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Module 3 - The Timeline and Phases of a Business Crisis.pptx

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Module 3 - The Timeline and Phases of a Business Crisis.pptx

  1. 1. THE TIMELINE AND PHASES OF BUSINESS CRISIS 03
  2. 2. Core problems: • Business leaders react with a large time delay • If the leaders indicate a crisis, the causes of the crisis have often already taken full effect (and cannot be remedied in the short term) • Permanent risk analysis required Crises rarely (never) come overnight 0 10 20 30 40 50 60 70 80 90 100 5+ Years 4 Years 3 Years 2 Years 1 Year 0 Identifiability of crises Turnover in Milion EUR Source: Roland Berger – based on an Analysis of 800 Restructuring Cases Crisis in operating results Liquidity Crisis Objective identifiability of the crisis (in %) Time
  3. 3. Business crises often unfold in waves. In the meantime, there are often deceptive phases of relaxation which lead owners and management to believe that the crisis has been overcome. Simplified Model of Crises Turning Point End of the crisis – continued existence End of the crisis - liquidation / discontinuation of business operations Time Probability of survival The beginning of the crisis Potential turning point Implementation of restructuring measures Potential turning point
  4. 4. Business crises usually follow a typical course. In practice, individual phases can be of varying length, and sometimes a phase is skipped. As a rule, the more advanced the crisis is, the more difficult and expensive it is to resolve. Later in this module we will deal with the individual phases in detail. The Typical Course of a Crisis Stakeholder Crisis Strategy Crisis Product / Sales Crisis Earnings Crisis Liquidity Crisis Insolvency • Sustainable • conflicts at stakeholder level: Blockade of • essential decisions • Acceptance of negative developments • No clear vision • Inadequate customer orientation • Products at maturity • Missed technological developments / inadequate vertical integration • Company is still making profits • Decline in sales • Price and margin pressure • Rising stocks • Capital tied up • Capacity under- utilisation • Earnings decline if no counter- measures implemented • Decline in sales continues • Company reacts with cost-cutting • Decline in profit, losses, decrease in equity • Raising capital becomes more difficult (credit rating declines) • Utilised credit lines • Waiver of discounts • Increase in liabilities due • Payment delay • Supply bottlenecks • Insolvency risk • Impending insolvency • Over- indebtedness • Occurred insolvency Revenue / Profit /Liquidity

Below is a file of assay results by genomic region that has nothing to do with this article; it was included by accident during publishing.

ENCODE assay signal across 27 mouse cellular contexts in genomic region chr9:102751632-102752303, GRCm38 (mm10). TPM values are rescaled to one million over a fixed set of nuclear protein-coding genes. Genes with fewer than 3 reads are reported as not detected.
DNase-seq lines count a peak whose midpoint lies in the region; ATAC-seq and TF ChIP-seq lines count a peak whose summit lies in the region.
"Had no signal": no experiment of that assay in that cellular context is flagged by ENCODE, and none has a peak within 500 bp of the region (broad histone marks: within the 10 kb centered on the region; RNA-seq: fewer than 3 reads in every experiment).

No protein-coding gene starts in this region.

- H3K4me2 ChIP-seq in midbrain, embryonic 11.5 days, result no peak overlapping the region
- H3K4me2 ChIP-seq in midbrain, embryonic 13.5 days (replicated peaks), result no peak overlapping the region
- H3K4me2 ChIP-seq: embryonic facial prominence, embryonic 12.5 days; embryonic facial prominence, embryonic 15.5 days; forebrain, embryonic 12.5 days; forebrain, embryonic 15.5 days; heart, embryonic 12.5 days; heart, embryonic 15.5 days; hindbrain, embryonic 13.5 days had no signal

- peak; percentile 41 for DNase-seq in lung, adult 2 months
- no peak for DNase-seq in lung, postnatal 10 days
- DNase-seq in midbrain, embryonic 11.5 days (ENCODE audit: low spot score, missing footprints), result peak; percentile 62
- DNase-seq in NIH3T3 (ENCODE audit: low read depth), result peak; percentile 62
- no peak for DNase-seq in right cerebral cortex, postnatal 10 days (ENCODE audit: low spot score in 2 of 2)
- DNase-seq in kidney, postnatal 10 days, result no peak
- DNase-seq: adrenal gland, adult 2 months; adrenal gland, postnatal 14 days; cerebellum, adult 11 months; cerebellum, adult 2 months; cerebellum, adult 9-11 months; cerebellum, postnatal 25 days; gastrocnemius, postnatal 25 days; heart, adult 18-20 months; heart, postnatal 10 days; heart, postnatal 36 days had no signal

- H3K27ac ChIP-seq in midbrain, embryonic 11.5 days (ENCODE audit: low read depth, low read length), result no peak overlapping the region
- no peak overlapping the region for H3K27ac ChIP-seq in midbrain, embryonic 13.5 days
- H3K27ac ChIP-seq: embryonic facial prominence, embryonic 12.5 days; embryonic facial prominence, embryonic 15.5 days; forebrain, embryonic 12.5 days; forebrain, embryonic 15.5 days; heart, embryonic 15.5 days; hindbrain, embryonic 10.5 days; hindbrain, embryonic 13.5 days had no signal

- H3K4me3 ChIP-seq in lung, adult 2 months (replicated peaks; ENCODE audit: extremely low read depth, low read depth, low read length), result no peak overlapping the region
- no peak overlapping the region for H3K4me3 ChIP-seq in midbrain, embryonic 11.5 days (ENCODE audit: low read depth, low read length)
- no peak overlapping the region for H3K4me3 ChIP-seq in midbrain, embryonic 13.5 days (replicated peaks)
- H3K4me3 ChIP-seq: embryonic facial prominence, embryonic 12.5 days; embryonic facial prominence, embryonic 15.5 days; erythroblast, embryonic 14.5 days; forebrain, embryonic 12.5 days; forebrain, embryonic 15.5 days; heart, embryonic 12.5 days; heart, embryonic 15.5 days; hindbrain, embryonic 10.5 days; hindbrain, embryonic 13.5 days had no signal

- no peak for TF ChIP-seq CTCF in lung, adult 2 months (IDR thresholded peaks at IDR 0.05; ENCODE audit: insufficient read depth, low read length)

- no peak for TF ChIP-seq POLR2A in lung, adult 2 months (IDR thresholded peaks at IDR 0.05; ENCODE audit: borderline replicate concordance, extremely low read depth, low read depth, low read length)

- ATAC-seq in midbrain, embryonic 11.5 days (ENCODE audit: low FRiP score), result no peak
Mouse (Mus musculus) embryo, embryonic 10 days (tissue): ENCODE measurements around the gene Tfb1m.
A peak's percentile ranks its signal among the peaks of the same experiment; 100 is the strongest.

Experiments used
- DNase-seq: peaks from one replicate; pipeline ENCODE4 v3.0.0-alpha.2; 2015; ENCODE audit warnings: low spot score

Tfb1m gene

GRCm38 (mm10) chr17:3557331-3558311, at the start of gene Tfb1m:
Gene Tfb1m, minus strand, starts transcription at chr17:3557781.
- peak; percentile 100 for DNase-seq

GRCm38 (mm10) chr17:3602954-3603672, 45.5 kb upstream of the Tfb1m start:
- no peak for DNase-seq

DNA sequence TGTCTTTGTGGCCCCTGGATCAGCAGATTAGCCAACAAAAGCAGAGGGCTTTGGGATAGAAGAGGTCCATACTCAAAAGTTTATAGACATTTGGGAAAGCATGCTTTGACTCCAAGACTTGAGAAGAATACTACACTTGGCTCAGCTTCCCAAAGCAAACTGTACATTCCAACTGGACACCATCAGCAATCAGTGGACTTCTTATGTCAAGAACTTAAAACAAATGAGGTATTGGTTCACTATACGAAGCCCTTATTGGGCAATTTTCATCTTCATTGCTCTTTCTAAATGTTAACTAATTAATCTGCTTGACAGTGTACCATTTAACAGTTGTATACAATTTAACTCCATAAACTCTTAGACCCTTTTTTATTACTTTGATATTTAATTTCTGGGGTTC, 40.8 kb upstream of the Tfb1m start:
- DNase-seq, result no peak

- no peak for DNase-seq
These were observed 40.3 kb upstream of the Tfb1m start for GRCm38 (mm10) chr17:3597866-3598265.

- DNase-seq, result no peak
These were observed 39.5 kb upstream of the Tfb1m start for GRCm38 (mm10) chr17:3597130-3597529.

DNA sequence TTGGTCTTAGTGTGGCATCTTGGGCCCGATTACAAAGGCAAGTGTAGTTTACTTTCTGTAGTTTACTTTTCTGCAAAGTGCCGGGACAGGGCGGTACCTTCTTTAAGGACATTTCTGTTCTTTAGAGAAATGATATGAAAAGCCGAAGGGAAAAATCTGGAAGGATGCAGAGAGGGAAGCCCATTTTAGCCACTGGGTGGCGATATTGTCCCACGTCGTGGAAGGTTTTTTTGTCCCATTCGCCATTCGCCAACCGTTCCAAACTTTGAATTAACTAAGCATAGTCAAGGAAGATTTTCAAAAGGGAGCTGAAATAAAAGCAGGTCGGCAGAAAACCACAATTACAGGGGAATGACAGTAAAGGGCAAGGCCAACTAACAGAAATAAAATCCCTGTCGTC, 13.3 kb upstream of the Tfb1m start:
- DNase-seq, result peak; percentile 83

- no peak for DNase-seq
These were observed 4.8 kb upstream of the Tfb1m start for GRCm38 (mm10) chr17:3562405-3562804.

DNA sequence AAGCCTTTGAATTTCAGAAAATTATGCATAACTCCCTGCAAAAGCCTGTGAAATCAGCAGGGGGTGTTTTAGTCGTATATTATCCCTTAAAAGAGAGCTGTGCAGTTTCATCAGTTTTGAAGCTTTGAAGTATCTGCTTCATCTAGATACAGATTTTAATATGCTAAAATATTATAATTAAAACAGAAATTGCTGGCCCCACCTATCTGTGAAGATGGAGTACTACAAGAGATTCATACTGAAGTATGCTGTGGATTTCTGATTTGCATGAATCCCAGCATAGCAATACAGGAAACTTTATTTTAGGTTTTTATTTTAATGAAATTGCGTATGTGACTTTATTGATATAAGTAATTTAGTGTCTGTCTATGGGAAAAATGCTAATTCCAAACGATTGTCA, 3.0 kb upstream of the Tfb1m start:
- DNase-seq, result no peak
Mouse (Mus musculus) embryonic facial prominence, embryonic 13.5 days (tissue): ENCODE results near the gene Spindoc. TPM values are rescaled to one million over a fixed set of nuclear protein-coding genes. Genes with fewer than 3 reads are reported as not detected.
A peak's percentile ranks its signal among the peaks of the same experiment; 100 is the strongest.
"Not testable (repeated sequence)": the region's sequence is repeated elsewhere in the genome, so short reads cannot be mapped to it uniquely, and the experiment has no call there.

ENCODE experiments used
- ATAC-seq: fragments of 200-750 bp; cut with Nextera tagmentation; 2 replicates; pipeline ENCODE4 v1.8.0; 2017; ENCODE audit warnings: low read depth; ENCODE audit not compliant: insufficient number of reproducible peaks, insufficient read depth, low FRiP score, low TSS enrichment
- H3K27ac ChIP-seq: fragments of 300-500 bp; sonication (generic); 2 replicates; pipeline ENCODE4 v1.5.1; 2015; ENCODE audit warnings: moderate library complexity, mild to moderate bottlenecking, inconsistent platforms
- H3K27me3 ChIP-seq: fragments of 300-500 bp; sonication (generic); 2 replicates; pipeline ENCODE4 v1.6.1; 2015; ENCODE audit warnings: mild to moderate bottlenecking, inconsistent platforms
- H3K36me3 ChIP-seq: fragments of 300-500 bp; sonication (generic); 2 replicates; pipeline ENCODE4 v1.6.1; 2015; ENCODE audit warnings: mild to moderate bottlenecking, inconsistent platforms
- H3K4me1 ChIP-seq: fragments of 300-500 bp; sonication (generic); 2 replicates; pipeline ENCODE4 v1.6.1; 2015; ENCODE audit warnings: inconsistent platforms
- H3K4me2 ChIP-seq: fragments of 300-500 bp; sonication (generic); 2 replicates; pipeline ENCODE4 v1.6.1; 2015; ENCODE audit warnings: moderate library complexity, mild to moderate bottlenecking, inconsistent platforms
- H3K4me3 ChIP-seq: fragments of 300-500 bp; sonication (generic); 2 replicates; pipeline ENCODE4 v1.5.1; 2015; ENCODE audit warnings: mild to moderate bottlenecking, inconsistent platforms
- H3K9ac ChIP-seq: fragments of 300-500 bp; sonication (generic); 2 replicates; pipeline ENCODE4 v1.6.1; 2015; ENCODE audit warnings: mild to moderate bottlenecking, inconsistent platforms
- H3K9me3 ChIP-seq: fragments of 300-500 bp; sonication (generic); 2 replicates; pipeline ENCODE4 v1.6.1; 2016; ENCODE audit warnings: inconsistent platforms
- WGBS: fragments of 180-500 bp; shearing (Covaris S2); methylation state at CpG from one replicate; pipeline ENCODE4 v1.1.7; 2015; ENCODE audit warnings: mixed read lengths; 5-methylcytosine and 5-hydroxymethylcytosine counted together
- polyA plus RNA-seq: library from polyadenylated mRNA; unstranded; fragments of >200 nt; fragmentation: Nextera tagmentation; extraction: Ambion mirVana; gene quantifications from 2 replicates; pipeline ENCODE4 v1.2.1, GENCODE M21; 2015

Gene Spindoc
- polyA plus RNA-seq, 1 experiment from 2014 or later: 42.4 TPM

5. 5. Uncertainty about succession / management No / wrong mission statement No competitiveness Consumption of assets (decrease in equity ...) No reserve(s) / financial scope Loss of Decision- Making Authority Weak leadership Products not in line with the market Decline in earnings Consumption of liquid funds (Impending) insolvency Loss of a major customer / order Claims for damages Massive loss of receivables Direct occurrence of crisis (external triggers) The entry into a business crisis is independent of the crisis phase "currently" identified. An immediate entry into advanced phases - usually triggered by external effects - is also possible. Typical Cause- and-Effect Relationships vs. Direct Entry Stakeholder Crisis Strategy Crisis Product / Sales Crisis Earnings Crisis Liquidity Crisis Insolvency
  6. 6. Succession? Succession? Succession? Succession? Succession? Mission Statement? Mission Statement? Mission Statement? Mission Statement? Products? Products? Products? Equity? Equity? Liquid Funds? Pressure to react Product / Sales Within the ideal typical course of a business crisis, the problem areas to be solved AND the pressure to react increase. Problem Areas and Pressure (examples) Stakeholder Crisis Strategy Crisis Product / Sales Crisis Earnings Crisis Liquidity Crisis Insolvency
  7. 7. DELVE DEEPER Small business in a time of crisis: A five stage model of business grief – ScienceDirect Our SECure lead partner Atlantic Technological University and their team of Simon Stephens, Christopher McLaughlin, Katrina McLaughlin, published a fascinating research paper on Small business in a time of crisis: A five stage model of business grief. In the paper, they examine the implications that a crisis such as that created by COVID-19 has for the psychological well-being of small business owners. They use the psychological literature on grief, specifically, the Kübler-Ross (1969) Five Stage Model of Grief to examine the impacts. Journal of Business Venturing Insights, Volume 16, 2021, e00282, ISSN 2352-6734, https://doi.org/10.1016/j.jbvi.2021.e00282. READ https://www.sciencedirect.com/science/article/pii/S235267 3421000603
  8. 8. DELVE DEEPER Their review of the literature indicates that although there are critics of a stage based approach there are also advocates for the use of stages to help us frame and understand the manifestations of grief. Data was collected from forty small business owners based in Ireland. Data was collected five times over a period of six months (March–September 2020). The outcome is a five- stage model of business grief. The findings provide insights into the emotional relationship between an owner and their small business. They propose that a business closure can cause small business owners to grieve in a manner that aligns with a series of stages and that these stages can be modelled and illustrated. Journal of Business Venturing Insights, Volume 16, 2021, e00282, ISSN 2352-6734, https://doi.org/10.1016/j.jbvi.2021.e00282. READ https://www.sciencedirect.com/science/article/pii/S235267 3421000603

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